With so much information to share, file sharing services such as Dropbox have become incredibly popular for sending photos, large attachments and multiple documents to friends and family when text message or email just won’t suffice. Dropbox is quick, easy and incredibly efficient and allows you to share data with whomever you choose. And free of charge to boot!
Sounds great. But, what happens when a Los Angeles based manufacturer or distributor attempts to use the same file-sharing technology to share invoices and inventory information or purchase orders or video files? For some, Dropbox is the go-to hosting service as their owners and IT specialists have become accustomed to using the program in their own, personal day-to-day lives.
However, it may be time to stop and think about the danger that you’re exposing your business and your customers to. Among many questions, the first one you need to ask yourself is…
Is Dropbox as secure as you need it to be?
There’s an easy answer to that question: no. As ideal as it is for sharing files with contacts, friends and family members, the truth is Dropbox was never designed to be used by businesses – particularly those handling as much sensitive data as you no doubt do. For this reason, the security protocols that you’d normally rely on, as well as the checks you’d usually put in place, are absent – a scary thought if you’re attempting to share an proprietary information such as your customer list.
The truth is that just about any device with Dropbox installed on is capable of “leaking” access to your data, whether they’re trying to hack you maliciously or not. And the lack of encryption capabilities means that they’d see your information as it was written, rather than in a password-protected or in a scrambled format.
It won’t protect you against data theft
The bigger transporation and shipping companies, distribution services and manufacturers, as well as their lesser-known competitors, are frequently under attack by data thieves. When you take a moment to think about it, there’s an awful lot of valuable information contained within your computer system, its networks and many backups you’ve hopefully made - including payment details, contact information, and supplier details.
Unfortunately for Dropbox, a recent security breach has proven how unprepared the service is for such an attack. Some seven million user email addresses were accessed, putting their other social media logins and services at risk. Now, imagine that you’d been using Dropbox to share huge amounts of sensitive company information and you can begin to see why there’s an issue here.
It’s not as watertight as you’d hope
Dropbox doesn’t send original documents to those you’re communicating with, but it does synchronize your account with theirs to create ‘local’ copies that are then accessible from their machine. So, what would happen if the person you’ve shared that information with were to access an unsecured wireless network on their laptop, or leave the warehouse computer unattended and in full view of anyone? Or, what if their laptop (with your information on it) disappears? With Dropbox, your data could quite easily fall into the wrong hands without anything going wrong during the file transfer – the files have now leaked out of your control, and there’s nothing you can do to retrieve them, aside from contacting every single one of your clients or suppliers to pass on the memo, which is hardly professional let alone possible!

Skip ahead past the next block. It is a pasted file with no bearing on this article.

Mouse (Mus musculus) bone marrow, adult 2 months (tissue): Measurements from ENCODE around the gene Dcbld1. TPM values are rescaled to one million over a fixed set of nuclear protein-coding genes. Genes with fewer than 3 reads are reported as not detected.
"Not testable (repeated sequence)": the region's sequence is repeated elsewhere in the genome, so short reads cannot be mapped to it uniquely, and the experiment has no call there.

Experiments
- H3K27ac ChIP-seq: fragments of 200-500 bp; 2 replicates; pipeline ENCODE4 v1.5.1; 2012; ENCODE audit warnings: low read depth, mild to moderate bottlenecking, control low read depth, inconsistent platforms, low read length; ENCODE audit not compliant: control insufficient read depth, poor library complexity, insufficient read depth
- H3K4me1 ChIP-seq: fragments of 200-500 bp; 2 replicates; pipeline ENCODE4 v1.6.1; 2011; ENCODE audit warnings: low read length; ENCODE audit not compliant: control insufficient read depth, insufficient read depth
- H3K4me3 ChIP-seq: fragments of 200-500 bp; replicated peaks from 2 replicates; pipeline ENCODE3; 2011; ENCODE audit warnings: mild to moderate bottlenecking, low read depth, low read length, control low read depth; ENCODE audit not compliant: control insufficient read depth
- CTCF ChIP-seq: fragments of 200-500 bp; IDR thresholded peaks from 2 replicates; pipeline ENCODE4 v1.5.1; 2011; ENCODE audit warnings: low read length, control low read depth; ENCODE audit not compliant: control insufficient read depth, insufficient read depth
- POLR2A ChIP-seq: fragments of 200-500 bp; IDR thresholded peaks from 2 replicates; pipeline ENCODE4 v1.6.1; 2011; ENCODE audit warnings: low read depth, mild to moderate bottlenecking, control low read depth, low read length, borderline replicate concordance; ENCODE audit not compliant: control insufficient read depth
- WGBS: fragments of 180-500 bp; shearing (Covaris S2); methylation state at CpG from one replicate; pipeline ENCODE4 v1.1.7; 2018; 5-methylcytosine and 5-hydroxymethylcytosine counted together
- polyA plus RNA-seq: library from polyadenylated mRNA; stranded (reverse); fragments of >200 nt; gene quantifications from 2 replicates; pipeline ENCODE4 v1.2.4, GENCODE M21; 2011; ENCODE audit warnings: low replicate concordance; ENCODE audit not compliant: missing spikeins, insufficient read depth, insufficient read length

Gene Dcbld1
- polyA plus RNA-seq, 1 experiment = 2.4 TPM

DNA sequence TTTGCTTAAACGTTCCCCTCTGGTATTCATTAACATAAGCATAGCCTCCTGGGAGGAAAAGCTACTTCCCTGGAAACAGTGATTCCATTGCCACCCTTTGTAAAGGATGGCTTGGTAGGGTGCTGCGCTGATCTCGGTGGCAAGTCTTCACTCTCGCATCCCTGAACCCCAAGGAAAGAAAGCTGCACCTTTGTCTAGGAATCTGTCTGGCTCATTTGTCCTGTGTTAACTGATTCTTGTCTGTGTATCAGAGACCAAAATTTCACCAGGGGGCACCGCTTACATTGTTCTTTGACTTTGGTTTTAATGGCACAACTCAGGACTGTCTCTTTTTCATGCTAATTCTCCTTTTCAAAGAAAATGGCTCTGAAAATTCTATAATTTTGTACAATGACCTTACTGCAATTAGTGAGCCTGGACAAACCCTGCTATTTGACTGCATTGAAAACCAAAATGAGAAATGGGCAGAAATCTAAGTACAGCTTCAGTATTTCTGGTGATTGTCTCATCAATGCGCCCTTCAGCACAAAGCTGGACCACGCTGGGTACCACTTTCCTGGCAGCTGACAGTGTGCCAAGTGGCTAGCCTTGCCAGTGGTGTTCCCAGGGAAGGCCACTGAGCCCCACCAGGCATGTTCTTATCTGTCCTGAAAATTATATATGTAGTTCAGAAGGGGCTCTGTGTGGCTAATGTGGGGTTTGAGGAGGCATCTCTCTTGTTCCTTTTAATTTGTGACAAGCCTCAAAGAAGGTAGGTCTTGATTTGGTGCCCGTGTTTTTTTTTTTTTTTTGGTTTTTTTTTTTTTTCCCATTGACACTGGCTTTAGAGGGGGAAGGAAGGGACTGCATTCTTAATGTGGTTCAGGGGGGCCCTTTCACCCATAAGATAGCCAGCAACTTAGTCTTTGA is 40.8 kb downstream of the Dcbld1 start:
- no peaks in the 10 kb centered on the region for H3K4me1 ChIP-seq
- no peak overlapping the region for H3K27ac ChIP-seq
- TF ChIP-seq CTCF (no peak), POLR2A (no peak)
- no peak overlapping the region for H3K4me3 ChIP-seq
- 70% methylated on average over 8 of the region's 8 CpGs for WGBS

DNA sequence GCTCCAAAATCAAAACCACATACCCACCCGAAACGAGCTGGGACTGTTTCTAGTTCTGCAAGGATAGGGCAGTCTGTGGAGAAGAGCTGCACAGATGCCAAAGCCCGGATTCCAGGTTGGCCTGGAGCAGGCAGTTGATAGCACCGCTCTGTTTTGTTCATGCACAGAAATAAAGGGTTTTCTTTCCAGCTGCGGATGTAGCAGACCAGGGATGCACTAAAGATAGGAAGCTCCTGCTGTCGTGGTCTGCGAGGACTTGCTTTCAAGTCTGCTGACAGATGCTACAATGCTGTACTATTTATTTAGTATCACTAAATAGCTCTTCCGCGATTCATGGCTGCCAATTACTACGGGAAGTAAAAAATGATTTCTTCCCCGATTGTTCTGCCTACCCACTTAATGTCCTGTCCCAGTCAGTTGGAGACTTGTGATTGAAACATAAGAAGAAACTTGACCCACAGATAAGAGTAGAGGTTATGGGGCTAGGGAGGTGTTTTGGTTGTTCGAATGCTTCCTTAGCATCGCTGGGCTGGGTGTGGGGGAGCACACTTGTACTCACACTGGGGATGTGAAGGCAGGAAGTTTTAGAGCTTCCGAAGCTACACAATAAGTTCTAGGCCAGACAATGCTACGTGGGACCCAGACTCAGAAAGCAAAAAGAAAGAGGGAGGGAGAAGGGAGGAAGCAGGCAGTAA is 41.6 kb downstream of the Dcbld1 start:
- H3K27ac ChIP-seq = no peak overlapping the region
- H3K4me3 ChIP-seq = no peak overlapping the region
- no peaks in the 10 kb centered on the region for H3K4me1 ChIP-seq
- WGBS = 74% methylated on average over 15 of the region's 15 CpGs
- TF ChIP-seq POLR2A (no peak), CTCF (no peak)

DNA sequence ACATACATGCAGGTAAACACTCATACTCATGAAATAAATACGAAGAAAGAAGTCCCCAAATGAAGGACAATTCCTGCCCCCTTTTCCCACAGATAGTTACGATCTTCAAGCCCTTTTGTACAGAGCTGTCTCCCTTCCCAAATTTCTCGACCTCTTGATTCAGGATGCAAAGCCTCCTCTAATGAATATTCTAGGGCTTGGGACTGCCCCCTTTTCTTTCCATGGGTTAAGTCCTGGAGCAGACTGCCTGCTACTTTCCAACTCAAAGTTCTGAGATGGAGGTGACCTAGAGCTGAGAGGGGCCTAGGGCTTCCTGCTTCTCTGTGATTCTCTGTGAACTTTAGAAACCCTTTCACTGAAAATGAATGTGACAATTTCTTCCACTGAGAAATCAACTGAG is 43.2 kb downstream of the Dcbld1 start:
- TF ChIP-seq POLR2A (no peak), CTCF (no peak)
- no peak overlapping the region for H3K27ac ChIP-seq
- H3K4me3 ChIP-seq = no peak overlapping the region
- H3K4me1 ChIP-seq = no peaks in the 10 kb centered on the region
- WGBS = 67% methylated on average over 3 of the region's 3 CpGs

These are but a few of the major issues that manufacturers and distributors may come across while using Dropbox. Others include the inability to audit when a document was created, edited or deleted, and a complete lack of compliance when it comes to following your company’s security protocols.
If you’re currently using Dropbox, it’s time to think again – any compliance officer will be able to guide you in the right direction, so be sure to ask. There are a number of file sharing services out there that have been designed and meant to be used at the enterprise level that you and your business need. One of the most popular of these is ShareFile by Citrix.
What file sharing platform does your business use? Do you find that you’re more at ease sharing files now? We’d love to hear about your experiences in the Comments section below.
If you own or manage a distribution or manufacturing company in Los Angeles, and you’re looking to stay up to date on the latest technology, be sure to download your free guide, How COOs at Los Angeles Distributors and Manufacturers Get More Done: A Guide to Productivity, Data, Staffing, Delegation, and Making It Home for Dinner Most Nights.